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Social Security Will Go Bankrupt in 2035, One Year Later Than Prior Projections

A new report shows that the Social Security system’s main trust fund will be depleted by 2035—one year later than a prior estimate, though concerns remain about the fund’s solvency.

The Social Security Board of Trustees released its annual report on May 6 that projects that the Social Security trust fund, which consists of the combined asset reserves of the federal Old-Age and Survivors Insurance and Disability Insurance (OASI and DI) Trust Funds, will become “depleted” in 2035.

At the point that the combined fund runs dry, Social Security will only be able to pay out 83 percent of scheduled benefits.

In a fact sheet, the Treasury Department said that the improvement in the long-term finances of the Social Security fund was mostly due to an upward revision to labor productivity over the projection period based on stronger economic growth, combined with a lower assumed rate of workers going on long-term disability.

Martin O’Malley, commissioner of Social Security, said in a statement that the projected one-year delay in the fund’s go-broke date is good news for the millions of Americans who depend on Social Security. Still, he warned that the threat of the shortfall continues to loom large unless Congress takes action to extend the health of the fund.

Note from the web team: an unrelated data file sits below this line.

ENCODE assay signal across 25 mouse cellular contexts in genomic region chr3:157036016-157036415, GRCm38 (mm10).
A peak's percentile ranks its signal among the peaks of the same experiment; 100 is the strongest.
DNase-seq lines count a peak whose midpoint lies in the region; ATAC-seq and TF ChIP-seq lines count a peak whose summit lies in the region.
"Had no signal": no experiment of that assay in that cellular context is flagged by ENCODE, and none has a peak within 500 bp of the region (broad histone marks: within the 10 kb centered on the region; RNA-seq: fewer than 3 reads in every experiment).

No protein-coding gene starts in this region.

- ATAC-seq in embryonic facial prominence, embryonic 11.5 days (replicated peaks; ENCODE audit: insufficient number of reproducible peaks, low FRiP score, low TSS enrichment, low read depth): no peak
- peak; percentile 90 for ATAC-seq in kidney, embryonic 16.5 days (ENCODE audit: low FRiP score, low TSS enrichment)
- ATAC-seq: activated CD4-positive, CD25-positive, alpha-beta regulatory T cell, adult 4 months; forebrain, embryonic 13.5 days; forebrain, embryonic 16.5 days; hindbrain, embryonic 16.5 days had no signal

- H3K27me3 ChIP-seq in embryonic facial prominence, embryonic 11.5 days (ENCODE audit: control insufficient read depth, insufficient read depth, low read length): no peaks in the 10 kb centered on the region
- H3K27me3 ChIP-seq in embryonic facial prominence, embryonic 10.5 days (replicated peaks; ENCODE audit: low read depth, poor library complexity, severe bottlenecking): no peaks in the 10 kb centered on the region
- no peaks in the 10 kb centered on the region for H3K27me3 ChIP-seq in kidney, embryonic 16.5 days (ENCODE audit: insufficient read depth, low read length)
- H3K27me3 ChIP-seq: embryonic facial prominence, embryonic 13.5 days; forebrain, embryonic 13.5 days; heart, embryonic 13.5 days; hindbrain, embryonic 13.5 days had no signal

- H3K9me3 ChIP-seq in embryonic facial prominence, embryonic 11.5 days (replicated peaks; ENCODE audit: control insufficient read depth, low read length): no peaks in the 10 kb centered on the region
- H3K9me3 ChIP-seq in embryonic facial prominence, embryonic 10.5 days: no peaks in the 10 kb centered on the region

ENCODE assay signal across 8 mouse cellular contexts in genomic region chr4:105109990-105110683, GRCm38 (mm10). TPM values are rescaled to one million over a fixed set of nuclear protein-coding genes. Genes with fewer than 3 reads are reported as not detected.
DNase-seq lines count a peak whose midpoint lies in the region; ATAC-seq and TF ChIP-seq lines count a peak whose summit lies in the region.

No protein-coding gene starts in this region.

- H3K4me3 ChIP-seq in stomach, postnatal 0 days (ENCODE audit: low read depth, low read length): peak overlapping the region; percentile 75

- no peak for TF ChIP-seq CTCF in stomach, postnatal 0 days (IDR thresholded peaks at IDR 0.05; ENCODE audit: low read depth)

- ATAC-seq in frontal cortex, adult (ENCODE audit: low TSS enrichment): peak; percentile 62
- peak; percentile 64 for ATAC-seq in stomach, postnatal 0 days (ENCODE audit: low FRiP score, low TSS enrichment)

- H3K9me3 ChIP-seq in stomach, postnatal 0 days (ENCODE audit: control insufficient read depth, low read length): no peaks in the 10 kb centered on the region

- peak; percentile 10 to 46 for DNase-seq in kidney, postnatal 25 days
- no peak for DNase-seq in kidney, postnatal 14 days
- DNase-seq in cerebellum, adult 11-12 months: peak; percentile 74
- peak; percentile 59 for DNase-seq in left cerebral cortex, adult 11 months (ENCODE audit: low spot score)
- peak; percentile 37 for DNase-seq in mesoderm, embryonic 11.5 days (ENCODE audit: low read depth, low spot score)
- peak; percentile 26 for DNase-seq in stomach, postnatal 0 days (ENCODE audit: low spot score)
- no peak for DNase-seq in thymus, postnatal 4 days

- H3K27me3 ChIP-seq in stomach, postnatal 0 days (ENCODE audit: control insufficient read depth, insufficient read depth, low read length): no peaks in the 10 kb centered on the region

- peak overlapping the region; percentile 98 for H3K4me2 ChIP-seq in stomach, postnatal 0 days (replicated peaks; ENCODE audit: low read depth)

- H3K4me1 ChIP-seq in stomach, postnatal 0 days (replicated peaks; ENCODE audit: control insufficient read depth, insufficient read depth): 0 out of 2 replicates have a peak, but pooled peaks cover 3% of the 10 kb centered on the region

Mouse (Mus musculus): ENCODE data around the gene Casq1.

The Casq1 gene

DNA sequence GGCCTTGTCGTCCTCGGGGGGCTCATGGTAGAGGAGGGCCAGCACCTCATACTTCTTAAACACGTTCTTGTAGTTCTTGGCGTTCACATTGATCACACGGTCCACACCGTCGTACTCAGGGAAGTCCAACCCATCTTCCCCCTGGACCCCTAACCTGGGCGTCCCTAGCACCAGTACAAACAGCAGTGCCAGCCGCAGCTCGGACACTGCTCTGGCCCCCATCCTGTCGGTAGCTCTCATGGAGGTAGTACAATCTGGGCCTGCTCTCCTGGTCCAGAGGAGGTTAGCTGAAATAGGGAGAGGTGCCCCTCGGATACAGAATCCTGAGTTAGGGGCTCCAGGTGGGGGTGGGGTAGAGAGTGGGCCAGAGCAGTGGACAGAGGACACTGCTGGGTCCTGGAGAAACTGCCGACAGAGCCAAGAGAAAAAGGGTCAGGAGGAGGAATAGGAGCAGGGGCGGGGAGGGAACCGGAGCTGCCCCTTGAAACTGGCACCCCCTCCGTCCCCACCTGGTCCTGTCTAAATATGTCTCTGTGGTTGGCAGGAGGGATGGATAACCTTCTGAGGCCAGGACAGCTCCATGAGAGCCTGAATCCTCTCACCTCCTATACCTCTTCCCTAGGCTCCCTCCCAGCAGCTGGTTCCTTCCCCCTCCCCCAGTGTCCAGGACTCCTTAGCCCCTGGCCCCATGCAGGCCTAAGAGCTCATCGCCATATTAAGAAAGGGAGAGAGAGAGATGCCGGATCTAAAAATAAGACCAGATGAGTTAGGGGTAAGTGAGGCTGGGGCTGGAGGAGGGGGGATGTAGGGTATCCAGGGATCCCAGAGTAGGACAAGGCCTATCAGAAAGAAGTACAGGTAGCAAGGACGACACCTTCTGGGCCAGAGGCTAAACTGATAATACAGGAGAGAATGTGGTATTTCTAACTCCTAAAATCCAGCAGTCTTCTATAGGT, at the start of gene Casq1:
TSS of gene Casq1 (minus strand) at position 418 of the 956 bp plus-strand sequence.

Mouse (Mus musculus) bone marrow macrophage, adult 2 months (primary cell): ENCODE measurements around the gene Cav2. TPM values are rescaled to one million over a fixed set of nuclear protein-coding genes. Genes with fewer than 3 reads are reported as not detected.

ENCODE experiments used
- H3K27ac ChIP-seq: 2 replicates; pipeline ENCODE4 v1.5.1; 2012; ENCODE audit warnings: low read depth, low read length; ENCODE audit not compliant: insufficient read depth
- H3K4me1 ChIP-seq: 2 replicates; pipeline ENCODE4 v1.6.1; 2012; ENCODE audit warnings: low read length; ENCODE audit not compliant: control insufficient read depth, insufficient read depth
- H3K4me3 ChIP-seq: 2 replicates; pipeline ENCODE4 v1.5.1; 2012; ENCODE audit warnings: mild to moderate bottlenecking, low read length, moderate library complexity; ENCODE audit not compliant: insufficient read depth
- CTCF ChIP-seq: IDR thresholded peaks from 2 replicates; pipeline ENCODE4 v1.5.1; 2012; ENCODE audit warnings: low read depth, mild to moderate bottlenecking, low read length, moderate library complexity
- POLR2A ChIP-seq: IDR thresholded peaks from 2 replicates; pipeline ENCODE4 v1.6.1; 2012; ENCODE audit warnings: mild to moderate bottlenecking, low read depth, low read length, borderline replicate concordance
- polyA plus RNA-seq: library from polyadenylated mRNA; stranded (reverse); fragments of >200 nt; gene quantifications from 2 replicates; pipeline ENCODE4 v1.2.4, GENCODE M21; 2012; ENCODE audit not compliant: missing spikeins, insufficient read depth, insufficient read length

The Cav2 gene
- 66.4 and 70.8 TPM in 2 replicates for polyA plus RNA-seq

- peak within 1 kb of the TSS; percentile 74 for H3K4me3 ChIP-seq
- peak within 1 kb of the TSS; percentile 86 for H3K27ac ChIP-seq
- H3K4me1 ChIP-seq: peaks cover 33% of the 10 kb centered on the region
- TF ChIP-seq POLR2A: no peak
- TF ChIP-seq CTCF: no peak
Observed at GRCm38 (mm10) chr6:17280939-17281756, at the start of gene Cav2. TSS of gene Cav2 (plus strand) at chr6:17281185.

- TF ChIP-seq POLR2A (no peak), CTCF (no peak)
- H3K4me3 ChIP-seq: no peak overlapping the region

“Eliminating the shortfall will bring peace of mind to Social Security’s 70 million-plus beneficiaries, the 180 million workers and their families who contribute to Social Security, and the entire nation,” he said.

Congress could eliminate the shortfall by increasing revenue, reducing benefits, or some combination of the two.

A Republican task force recently proposed a solution that involves raising the retirement age to account for increases in life expectancy while reducing auxiliary benefits for high-income earners.

Last year’s annual report from the Social Security Board of Trustees projected that the Social Security trust fund would run dry by 2034. The estimates are subject to revision in each annual report based on the way the economy is performing and how much people pay into Social Security.

The latest report also revealed a five-year pushback in Medicare’s go-broke date for its hospital insurance trust fund. Thanks in part to higher payroll tax income and lower-than-projected expenses from last year, the insolvency date of the Medicare Hospital Insurance Trust Fund has been pushed back to 2036.

President Joe Biden issued a statement on May 6 in response to the report, proposing to raise taxes on wealthier Americans to extend the fund’s solvency.

“I am committed to extending Social Security solvency by asking the highest-income Americans to pay their fair share without cutting benefits or privatizing Social Security,” the president said.

What’s the Fix?

Democrats have proposed bolstering the fund’s finances by asking wealthier Americans to pay more in payroll taxes, with the Social Security tax currently capped at 6.2 percent of the first $168,600 of employee wages.

Read Full Articles: Social Security Will Go Bankrupt in 2035, One Year Later Than Prior Projections

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